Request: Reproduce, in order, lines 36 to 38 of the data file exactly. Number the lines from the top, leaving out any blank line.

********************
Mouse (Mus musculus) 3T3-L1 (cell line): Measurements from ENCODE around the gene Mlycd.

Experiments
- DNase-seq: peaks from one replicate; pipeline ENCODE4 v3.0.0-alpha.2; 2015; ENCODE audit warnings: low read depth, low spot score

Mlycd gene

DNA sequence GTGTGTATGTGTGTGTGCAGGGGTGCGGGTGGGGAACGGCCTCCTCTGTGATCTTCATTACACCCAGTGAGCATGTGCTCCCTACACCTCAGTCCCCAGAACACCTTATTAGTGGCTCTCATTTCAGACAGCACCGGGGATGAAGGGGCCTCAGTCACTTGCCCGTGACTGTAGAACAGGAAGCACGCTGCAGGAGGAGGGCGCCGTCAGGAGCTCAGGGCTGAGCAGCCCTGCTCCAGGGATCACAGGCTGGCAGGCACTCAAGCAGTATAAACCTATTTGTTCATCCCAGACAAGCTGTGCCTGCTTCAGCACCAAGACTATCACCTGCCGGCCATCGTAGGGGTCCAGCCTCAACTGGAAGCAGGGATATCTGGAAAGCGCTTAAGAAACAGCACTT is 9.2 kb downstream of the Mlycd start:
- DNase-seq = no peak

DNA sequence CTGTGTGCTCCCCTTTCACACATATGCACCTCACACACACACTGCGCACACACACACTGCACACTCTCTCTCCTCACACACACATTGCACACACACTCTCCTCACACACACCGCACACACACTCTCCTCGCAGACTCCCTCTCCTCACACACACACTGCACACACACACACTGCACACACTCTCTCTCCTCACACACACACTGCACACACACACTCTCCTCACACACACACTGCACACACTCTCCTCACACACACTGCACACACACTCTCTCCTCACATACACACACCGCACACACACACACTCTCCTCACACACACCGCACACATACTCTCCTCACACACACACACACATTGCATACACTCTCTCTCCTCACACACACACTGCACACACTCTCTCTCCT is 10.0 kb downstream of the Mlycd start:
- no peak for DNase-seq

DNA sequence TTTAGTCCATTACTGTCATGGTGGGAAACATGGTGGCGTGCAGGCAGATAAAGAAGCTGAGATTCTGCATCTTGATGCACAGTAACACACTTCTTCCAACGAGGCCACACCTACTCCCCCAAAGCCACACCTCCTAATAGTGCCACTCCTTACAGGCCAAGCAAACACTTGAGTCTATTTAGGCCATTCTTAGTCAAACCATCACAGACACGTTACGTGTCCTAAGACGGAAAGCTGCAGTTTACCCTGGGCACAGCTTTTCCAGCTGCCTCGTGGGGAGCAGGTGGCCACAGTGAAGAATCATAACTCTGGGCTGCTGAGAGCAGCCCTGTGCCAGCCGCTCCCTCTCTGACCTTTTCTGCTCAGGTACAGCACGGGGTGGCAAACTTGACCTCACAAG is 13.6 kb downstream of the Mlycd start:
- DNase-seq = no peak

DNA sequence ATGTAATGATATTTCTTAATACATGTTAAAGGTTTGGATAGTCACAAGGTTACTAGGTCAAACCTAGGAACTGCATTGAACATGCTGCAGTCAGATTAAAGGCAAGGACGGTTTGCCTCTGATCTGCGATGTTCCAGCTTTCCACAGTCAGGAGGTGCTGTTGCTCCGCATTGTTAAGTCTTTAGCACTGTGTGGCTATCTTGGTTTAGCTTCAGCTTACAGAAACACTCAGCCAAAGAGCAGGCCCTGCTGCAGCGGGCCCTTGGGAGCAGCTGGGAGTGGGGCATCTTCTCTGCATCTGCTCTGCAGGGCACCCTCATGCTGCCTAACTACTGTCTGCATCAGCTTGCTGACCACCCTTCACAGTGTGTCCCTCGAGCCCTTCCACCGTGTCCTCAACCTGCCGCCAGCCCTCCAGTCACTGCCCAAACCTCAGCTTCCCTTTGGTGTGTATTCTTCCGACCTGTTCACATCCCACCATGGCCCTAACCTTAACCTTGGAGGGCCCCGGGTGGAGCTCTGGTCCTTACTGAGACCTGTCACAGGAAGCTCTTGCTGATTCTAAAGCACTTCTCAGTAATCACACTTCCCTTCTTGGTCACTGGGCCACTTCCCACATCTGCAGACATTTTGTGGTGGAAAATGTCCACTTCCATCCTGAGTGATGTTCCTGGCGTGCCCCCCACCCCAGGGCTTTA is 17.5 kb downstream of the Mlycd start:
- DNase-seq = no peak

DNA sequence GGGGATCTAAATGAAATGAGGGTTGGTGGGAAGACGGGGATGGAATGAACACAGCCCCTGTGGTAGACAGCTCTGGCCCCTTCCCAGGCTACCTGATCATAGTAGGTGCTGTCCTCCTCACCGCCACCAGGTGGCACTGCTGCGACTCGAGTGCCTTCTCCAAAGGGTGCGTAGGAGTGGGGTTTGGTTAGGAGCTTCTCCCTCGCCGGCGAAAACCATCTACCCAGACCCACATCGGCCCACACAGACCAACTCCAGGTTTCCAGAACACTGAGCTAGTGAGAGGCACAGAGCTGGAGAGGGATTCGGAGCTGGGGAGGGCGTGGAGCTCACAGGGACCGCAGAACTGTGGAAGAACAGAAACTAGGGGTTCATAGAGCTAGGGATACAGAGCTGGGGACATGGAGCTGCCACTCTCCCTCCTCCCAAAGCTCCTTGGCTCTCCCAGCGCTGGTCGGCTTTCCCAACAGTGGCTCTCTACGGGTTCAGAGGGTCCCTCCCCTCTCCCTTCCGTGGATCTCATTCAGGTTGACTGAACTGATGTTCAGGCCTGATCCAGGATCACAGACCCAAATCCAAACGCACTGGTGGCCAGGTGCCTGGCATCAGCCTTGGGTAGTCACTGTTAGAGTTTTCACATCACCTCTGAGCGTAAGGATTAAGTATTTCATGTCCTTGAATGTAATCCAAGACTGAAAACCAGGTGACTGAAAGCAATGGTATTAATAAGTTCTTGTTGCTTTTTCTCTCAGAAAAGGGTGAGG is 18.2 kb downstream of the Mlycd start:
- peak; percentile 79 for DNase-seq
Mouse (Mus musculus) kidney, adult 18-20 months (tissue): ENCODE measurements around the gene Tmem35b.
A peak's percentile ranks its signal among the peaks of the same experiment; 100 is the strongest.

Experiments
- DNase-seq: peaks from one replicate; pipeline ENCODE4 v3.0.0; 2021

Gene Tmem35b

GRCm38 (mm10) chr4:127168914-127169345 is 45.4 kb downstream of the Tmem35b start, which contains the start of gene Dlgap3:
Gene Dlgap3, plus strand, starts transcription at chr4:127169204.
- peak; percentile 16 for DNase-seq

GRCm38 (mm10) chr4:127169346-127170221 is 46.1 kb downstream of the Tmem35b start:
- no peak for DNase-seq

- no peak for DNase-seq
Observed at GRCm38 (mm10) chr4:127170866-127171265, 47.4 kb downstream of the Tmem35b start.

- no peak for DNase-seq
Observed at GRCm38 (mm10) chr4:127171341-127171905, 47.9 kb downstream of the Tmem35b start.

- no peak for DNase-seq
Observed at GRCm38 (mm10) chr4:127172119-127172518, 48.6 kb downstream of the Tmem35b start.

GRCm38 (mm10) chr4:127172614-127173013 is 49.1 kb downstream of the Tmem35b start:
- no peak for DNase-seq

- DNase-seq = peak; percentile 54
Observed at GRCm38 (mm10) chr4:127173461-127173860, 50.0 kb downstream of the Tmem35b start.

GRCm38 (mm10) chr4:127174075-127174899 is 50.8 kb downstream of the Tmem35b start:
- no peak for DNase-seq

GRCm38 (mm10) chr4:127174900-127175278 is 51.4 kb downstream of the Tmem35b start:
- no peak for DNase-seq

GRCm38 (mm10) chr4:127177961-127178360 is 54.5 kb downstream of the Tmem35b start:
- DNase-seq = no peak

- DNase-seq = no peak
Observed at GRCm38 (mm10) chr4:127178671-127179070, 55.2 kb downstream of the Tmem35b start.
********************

- no peak for DNase-seq

GRCm38 (mm10) chr4:127174900-127175278 is 51.4 kb downstream of the Tmem35b start:
- no peak for DNase-seq